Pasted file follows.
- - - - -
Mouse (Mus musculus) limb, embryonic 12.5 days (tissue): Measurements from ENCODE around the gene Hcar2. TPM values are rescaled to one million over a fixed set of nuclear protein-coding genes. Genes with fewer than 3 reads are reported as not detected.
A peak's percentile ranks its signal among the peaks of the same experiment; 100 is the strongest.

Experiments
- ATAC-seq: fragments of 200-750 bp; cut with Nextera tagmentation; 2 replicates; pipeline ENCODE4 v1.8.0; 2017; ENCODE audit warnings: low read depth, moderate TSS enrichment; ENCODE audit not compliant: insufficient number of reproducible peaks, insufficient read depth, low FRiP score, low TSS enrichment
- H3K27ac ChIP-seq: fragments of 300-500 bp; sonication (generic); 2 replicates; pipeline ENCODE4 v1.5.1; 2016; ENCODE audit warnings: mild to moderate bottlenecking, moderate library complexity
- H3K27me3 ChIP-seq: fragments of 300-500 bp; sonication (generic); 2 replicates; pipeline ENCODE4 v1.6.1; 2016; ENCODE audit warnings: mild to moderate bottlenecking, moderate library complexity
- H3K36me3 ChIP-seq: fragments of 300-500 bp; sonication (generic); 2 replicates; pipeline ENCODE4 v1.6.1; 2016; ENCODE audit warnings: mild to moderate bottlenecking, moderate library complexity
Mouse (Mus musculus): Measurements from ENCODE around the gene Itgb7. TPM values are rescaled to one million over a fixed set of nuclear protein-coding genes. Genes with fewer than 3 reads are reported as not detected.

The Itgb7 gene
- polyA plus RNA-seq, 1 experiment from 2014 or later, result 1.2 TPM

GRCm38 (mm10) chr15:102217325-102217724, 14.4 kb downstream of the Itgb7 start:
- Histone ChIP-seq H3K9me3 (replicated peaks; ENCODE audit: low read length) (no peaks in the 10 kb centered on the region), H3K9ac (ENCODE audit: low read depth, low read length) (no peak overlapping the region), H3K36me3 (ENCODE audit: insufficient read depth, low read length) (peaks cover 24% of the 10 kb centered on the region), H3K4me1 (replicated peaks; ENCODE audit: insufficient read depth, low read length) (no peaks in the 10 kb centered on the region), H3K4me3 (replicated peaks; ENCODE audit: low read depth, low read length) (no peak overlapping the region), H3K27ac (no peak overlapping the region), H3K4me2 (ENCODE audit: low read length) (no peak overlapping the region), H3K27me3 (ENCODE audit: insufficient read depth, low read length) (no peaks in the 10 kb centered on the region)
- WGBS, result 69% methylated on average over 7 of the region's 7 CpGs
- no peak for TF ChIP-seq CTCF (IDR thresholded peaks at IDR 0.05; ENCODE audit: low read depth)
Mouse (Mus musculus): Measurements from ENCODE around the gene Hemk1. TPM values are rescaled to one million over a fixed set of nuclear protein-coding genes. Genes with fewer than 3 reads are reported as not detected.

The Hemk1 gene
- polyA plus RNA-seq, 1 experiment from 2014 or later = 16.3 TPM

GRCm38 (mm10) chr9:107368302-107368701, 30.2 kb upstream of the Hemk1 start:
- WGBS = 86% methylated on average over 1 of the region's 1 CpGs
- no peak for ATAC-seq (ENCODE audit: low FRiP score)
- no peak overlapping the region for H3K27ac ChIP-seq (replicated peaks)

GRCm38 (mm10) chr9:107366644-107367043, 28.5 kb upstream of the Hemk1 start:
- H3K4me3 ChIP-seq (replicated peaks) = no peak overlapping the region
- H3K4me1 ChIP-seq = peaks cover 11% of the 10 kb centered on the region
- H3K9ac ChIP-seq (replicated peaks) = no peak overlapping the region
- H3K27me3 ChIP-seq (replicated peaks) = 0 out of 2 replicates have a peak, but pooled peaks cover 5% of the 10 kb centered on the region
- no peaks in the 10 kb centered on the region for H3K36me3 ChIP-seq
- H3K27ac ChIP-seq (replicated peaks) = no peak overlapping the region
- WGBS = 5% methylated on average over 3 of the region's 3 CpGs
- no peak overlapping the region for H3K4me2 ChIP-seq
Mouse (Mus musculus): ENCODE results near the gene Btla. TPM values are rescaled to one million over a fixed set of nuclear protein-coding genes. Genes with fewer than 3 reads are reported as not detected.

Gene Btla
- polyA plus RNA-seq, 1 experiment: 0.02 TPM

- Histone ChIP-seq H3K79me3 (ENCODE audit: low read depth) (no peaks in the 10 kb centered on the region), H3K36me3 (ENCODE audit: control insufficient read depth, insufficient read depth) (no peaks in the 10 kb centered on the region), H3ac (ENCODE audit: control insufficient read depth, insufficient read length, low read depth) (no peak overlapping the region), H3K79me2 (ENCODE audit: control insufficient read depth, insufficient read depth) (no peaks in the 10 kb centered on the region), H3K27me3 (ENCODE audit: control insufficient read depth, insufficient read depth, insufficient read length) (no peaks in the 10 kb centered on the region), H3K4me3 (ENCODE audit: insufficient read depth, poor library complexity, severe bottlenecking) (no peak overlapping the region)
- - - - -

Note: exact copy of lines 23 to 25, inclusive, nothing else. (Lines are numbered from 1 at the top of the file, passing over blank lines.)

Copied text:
- H3K4me3 ChIP-seq (replicated peaks) = no peak overlapping the region
- H3K4me1 ChIP-seq = peaks cover 11% of the 10 kb centered on the region
- H3K9ac ChIP-seq (replicated peaks) = no peak overlapping the region